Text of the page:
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Why the manifestos really won't matter

A common refrain from Corbyn supporters over the past couple of years is that we can’t trust the polls. It comes as something of a surprise, therefore, to see committed Momentum supporters actually quoting the research companies over the past week or so.

As Labour nudges up to a highly improbable 32% in a couple of recent surveys (five points ahead of their actual showing in the recent council elections), it’s taken as evidence of some kind of surge.

The Corbynistas also seize upon suggestions in research that specific Labour manifesto policies are popular.

A majority of people want to renationalise the railways, for instance. The public supports higher taxes for rich people and likes the idea of a higher minimum wage.

The narrative then becomes something along these lines: voters support socialist policies and like Corbyn’s radical agenda, but shy away from embracing Labour because of a relentless tide of negative propaganda from the pro-Tory media.

It may well be true that individual Labour policies command support. But take a look at some of the other policies that YouGov have discovered appeal to voters.

Most people endorse the idea of stopping benefits entirely for anyone who refuses to take up an offer of employment. They also support a Trump-style ban on any immigration for the next two years, the abolition of parole for murderers and an end to overseas aid. None of these are likely to be high on the Momentum wishlist.

The conclusion I would draw is that members of the public are entirely ideologically inconsistent – defying neat categorisation. But the more important point is that British elections are not decided on manifesto pledges anyway. The outcome rests on the perceived economic competence of the respective parties and the credibility of their leaders.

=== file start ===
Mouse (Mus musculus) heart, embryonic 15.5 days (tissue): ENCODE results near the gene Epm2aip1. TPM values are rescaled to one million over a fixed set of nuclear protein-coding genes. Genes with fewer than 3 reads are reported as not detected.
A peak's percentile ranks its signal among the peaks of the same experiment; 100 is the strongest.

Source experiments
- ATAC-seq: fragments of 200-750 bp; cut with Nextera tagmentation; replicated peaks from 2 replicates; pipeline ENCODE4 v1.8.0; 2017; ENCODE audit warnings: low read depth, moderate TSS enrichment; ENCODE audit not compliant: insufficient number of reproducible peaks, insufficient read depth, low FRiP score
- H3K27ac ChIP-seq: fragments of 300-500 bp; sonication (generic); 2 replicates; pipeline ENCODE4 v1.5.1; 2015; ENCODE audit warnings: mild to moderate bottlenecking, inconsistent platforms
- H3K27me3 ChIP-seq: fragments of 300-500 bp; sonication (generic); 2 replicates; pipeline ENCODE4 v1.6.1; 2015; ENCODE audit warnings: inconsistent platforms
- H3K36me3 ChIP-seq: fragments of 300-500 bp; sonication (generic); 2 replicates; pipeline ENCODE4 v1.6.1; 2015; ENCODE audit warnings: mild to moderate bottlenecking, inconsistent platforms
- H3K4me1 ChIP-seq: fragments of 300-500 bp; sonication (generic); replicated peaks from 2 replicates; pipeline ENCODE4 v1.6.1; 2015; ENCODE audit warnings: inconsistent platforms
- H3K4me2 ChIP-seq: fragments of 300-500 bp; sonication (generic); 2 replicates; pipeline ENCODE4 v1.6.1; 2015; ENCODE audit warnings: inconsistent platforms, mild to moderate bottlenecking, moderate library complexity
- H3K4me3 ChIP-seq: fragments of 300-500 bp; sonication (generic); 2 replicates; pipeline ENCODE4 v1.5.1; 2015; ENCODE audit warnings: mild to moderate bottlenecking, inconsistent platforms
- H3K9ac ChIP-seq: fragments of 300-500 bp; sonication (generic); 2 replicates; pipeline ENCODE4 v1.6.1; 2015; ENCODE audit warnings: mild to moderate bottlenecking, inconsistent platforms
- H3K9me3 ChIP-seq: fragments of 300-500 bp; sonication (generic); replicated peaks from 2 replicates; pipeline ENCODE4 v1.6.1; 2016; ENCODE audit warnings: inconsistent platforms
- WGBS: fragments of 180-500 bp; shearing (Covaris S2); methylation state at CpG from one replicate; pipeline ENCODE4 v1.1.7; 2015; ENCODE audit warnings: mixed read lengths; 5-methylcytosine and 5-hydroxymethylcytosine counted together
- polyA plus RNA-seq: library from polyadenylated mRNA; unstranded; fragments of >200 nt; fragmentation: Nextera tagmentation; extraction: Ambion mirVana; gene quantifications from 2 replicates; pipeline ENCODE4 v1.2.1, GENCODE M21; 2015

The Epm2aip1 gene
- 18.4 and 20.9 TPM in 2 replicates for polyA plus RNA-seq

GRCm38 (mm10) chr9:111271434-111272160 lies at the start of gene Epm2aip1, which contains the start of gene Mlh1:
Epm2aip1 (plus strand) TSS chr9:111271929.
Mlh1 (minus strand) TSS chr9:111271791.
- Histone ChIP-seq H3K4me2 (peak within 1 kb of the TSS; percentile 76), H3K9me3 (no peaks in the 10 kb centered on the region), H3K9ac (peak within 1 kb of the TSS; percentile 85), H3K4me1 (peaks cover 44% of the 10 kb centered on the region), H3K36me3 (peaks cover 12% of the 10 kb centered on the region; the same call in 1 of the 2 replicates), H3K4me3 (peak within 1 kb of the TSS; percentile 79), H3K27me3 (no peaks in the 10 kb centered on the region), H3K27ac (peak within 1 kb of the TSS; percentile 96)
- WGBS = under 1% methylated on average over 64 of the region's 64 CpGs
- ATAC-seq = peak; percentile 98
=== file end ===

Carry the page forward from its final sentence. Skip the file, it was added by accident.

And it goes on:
Voters weigh up the potential options and ask themselves some basic questions. Do I trust this party and the man or woman who will be Prime Minister? Do I believe they will help make our country more prosperous? Will they keep me and my loved ones safe?

Until those boxes are ticked, no one will give much thought to housing, schools or even the NHS. After all, our public services are worth nothing if there isn’t the money to pay for them and you can’t trust the person who is notionally in charge of them.

Individual policies only matter insofar as they signal something about that fundamental decision of trust. Corbyn’s known antipathy towards nuclear weapons, for instance, and lack of support for his own party’s renewal of Trident, makes many profoundly uneasy – a sentiment which surfaced strongly in Lord Ashcroft’s latest focus group research.

Another uncomfortable truth – not just for the Labour Party, but all serious politicians and parties – is that impressions and snapshots which people find revealing and memorable are actually far more important than policies.

Think of Ed Miliband, an impressive and capable politician at many levels and certainly streets ahead of Corbyn in terms of his intellectual ability and understanding of the modern world.

The bacon sandwich.

The second kitchen.

The so-called Edstone.

These were the glimpses that helped to shape people’s perceptions of the man. No worthy policy pronouncement carried more weight than these trivial vignettes.

And with Corbyn, the same rules apply.

His apparent inability to sing the national anthem.

His lack of a Prime Ministerial ‘look’.

His association with Irish republicanism.

His lack of support from MPs, who backed a motion of no confidence in him.

In focus groups, Jez is frequently described as ‘wishy washy’. One participant on a research panel referred to the state of the MP’s front garden in Islington, which frequently features on news bulletins when the veteran socialist is doorstepped.

The untidy property is no doubt seen as symbolic of the hard-left parliamentarian himself. Someone who is disorganised and poor at presentation. So why on earth would you choose to send him to negotiate a deal with the EU over Brexit?

If it seems unfair to judge Corbyn on what we see of him and hear about him, it’s time to be honest with ourselves. This is exactly how we form opinions in everyday life – of work colleagues and friends of friends. If our initial impressions are not good – and they are reinforced by stories we hear others tell – then no amount of remedial action by the individual is likely to change our view.

Labour is a tarnished brand and it’s dragged even further down by its cult of personality surrounding a leader many regard as ineffectual, out of touch and untrustworthy. Can Labour’s vote really dip below the 27% in the council elections? Could the party end up with its worst vote since the 1930s? Only time will tell. But if anyone can pull it off, Corbyn can.

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